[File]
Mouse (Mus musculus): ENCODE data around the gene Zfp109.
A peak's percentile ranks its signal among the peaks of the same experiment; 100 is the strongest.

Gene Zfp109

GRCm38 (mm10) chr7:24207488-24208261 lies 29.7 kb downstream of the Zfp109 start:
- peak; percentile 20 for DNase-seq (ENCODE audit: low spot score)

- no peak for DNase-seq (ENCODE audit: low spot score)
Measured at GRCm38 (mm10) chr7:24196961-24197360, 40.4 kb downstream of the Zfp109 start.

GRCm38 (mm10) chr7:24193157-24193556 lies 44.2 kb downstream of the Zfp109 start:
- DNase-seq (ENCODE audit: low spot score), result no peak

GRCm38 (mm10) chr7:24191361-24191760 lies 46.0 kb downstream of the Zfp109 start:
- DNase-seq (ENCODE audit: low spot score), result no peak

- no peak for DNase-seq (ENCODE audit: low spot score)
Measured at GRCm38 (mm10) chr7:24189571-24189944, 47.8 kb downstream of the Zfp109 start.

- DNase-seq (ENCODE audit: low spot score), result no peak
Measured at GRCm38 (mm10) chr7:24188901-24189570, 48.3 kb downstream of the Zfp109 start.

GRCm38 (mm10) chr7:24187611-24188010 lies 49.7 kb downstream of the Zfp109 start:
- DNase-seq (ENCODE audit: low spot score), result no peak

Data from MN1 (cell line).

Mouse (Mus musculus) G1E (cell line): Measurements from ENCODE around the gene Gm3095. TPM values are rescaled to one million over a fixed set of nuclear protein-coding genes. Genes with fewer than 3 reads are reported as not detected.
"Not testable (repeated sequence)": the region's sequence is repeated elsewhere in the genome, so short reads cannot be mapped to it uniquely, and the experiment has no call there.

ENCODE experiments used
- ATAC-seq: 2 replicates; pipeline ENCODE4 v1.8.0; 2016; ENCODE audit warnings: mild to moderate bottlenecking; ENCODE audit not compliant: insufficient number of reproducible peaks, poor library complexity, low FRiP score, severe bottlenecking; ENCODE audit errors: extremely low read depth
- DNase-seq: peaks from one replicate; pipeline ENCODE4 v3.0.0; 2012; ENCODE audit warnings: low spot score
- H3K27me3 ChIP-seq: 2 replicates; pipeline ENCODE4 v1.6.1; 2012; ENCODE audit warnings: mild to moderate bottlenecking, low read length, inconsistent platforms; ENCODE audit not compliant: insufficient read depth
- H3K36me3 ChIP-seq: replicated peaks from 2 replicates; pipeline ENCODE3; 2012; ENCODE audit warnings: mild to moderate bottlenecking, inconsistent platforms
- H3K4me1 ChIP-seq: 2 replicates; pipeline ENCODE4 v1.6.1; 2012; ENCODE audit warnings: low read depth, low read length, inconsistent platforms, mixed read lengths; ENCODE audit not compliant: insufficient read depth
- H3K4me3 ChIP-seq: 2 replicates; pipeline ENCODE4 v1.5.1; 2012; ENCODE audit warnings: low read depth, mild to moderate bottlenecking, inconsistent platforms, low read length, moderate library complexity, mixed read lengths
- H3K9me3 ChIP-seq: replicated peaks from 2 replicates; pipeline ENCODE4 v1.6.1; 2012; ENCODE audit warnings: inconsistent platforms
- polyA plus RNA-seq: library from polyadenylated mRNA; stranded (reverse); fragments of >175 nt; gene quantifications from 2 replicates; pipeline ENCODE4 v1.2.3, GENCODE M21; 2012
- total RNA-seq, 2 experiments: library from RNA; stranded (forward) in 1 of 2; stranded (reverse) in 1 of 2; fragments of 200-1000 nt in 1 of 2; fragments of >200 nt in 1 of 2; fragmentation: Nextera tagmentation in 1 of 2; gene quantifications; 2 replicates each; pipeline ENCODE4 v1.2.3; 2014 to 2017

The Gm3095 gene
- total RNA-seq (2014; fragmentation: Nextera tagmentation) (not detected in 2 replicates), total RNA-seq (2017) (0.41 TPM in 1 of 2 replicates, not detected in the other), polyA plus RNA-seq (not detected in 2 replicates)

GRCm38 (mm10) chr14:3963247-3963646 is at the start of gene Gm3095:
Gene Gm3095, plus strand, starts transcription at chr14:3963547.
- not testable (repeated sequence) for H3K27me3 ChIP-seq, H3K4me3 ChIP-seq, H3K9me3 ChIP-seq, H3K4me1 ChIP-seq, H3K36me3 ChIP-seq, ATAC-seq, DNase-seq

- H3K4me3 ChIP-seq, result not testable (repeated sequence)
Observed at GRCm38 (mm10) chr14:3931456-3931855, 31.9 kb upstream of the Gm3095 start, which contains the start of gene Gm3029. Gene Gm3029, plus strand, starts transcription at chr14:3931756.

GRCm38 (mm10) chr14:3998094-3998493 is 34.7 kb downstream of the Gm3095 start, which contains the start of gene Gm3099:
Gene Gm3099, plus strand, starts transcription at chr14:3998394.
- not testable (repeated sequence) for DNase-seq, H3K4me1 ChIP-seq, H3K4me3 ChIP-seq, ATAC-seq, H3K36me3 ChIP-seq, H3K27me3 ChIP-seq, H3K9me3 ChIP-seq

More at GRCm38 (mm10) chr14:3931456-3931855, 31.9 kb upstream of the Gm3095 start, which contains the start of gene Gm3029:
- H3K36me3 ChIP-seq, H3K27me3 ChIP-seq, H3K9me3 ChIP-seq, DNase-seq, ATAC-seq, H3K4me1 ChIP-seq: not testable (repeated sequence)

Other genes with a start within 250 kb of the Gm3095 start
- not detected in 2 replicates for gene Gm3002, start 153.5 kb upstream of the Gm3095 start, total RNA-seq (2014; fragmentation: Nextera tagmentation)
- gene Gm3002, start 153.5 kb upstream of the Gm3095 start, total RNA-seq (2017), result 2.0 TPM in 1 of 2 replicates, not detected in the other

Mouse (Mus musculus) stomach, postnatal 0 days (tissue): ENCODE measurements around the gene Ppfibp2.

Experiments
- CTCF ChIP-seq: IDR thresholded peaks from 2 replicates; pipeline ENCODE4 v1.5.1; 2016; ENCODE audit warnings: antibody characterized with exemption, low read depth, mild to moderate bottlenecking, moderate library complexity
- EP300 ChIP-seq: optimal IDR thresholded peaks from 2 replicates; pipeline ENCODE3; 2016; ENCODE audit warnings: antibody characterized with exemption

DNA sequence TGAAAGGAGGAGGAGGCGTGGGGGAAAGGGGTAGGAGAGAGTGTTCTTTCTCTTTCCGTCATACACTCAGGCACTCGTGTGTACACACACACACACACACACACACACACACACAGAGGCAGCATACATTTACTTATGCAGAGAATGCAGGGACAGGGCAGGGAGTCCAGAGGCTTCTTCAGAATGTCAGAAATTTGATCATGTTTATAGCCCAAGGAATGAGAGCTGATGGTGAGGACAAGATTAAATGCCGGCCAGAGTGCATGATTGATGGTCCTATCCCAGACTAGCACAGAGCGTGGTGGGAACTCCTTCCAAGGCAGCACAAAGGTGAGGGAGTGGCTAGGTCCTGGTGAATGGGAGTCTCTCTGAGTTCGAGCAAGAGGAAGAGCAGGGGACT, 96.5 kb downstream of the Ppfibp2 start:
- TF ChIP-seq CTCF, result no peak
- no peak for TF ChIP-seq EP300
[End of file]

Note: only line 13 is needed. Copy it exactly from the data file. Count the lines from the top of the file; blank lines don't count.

Measured at GRCm38 (mm10) chr7:24189571-24189944, 47.8 kb downstream of the Zfp109 start.